Izabella Scott

July 10, 2018
May 5–September 30, 2018

Cornwall’s picturesque fishing villages, tearooms, and sandy beaches attract 15 million visitors a year, and its southern coastline is dubbed—only half-jokingly—the Cornish Riviera. Part of its attraction derives from art: in the 1930s, Barbara Hepworth, Ben Nicholson, Patrick Heron, Naum Gabo, and other leading modernists established a colony in St Ives, transforming the coastal town into an internationally recognized hub of the avant-garde. If tourism now contributes around £2.6 billion to the area annually, it also breeds discontent (“emmets”—“the ants”—is an old Cornish nickname for non-locals). The decline of mining and finishing industries throughout the twentieth century have left Cornwall the second poorest region in Northern Europe, with some of the worst deprived neighborhoods in England. But recent years have also seen an influx of arts funding to the region, from both local and national governments. Tate St Ives reopened in late 2017 after a £20 million redevelopment, while smaller venues such as Kestle Barton, a gallery and farmstead on the Lizard peninsula, have improved their spaces and launched more ambitious exhibitions. Against a backdrop of contentious debates about the role of art in Britain’s deprived communities in an era of austerity, Groundwork—a five-months-long season of art in multiple venues across Cornwall—aims to nurture connections between artists, venues, and local communities that will develop throughout the program, and potentially outlive it.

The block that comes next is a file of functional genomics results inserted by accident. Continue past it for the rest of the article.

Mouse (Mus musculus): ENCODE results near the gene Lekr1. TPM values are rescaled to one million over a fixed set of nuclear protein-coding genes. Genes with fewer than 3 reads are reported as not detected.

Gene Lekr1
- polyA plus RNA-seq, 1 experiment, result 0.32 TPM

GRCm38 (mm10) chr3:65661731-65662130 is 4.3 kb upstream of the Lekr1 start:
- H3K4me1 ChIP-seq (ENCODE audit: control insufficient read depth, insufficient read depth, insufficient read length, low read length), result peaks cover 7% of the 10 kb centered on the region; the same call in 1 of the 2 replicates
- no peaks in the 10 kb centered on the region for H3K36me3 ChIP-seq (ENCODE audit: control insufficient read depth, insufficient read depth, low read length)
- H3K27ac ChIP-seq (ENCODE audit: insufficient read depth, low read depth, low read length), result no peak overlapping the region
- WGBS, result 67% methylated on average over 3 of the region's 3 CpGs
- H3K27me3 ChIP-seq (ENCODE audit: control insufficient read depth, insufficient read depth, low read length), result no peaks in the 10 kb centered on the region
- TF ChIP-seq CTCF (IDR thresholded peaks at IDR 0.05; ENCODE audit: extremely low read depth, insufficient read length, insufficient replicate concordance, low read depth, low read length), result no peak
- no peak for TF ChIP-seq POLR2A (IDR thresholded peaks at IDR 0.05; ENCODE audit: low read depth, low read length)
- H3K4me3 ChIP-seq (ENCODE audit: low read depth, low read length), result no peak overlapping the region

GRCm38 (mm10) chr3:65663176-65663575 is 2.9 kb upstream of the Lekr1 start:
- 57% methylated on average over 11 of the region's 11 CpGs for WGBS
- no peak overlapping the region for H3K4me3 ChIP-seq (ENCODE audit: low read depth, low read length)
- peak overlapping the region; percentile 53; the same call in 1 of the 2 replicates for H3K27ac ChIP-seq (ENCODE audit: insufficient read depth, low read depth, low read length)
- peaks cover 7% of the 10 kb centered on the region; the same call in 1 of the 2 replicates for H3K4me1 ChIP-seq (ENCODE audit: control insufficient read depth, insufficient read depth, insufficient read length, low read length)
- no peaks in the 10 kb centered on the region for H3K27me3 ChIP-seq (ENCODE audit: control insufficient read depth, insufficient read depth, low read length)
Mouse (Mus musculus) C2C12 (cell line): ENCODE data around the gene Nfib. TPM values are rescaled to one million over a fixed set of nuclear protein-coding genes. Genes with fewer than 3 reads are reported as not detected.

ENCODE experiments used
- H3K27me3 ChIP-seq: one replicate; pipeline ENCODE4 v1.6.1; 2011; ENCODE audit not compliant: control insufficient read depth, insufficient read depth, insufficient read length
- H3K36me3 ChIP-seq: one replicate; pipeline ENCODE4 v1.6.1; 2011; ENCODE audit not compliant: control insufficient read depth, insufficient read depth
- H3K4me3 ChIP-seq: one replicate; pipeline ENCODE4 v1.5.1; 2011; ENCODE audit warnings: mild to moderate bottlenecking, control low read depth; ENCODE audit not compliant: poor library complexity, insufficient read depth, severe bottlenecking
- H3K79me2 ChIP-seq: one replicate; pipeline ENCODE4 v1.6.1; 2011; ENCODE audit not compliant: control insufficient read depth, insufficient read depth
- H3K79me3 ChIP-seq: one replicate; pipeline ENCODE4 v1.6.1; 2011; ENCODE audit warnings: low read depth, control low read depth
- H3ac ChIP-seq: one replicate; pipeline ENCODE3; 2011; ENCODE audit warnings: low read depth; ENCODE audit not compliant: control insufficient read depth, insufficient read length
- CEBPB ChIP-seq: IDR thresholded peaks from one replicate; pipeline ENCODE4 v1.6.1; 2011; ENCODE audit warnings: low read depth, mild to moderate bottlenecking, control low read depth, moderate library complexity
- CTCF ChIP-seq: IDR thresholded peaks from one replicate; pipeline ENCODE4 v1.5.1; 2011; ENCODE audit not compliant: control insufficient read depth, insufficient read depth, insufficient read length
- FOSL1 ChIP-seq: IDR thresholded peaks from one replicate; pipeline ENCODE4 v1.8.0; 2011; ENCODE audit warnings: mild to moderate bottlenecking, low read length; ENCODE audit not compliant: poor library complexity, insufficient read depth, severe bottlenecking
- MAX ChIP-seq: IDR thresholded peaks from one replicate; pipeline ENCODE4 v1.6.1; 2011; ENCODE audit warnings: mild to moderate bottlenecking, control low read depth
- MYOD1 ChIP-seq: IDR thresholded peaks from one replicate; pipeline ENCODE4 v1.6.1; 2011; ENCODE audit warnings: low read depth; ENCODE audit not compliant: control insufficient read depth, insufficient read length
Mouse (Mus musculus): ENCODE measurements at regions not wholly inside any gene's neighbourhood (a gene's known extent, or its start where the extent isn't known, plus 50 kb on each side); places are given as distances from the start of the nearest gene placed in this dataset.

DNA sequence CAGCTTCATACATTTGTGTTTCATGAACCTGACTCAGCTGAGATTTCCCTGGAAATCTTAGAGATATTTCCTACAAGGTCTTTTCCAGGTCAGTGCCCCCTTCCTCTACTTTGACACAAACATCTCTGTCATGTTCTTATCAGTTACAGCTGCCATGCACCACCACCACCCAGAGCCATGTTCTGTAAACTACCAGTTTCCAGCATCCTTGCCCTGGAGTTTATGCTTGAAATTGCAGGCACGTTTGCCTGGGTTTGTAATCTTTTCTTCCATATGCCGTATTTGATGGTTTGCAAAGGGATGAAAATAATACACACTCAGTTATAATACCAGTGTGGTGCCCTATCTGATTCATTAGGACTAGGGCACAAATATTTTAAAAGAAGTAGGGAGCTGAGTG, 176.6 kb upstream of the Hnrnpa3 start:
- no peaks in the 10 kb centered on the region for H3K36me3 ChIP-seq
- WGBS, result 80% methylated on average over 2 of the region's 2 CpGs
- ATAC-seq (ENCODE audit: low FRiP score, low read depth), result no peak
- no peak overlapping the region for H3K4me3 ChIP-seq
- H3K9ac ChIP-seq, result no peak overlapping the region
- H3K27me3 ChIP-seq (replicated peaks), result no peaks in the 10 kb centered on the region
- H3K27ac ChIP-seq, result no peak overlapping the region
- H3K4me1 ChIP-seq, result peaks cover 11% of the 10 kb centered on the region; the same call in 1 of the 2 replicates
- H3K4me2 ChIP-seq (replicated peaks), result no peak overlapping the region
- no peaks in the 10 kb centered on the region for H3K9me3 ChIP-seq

Curated by Teresa Gleadowe, Groundwork features 15 international artists, including Francis Alÿs, Tacita Dean, and Steve McQueen, working across a range of media. Alongside films, installations, sound works, and performances are a series of artist-led field trips—such as Ben Rivers’s and poet Paul Farley’s investigation of Helston’s edgelands, artist and quarryman David Paton’s tour of granite quarries in Cornwall and Dartmoor, and painter Naomi Frears’s forthcoming collaboration with electronic musician Luke Vibert—and an education program involving local schools, colleges, and universities. As its name suggests, the project aims to lay artistic groundwork in Cornwall, building on an existing network of established art venues—Tate St Ives and Kestle Barton, as well as Newlyn Art Gallery and the Exchange, and the Cornubian Arts & Science Trust (CAST)—alongside other sites, such as Richmond Chapel in Penzance or the snooker club in Porthleven. The range of venues, artistic approaches, and themes is crucial for Groundwork’s integration of art within local communities—not only showing work in a broad range of spaces, but commissioning new pieces which directly engage with local sites and histories.

At CAST—a restored school building in Helston which became a key Groundwork venue and its base of operations—Steve McQueen’s 35mm film Gravesend (2007) is projected in a darkened assembly hall. It is a lyrical piece of reportage on the mining of coltan, a mineral essential to the production of cellphones and laptops. The film opens in a high-tech laboratory somewhere in the West, where robots process the dull black metallic ore, before cutting to the Congo, where men in mine shafts dig with spades and bare hands, searching for the metal. It portrays the exploitative (but often hidden) processes by which value is extracted from the land but accrued elsewhere—a theme which resonates with Cornwall’s history of mining and quarrying, while drawing the viewer’s attention to the ongoing, neo-imperialist ravaging of Central Africa’s resources. A soundtrack of murmuring voices, like a thousand cellphone conversations chattering at once, suggests the interconnectedness of such apparently distant events.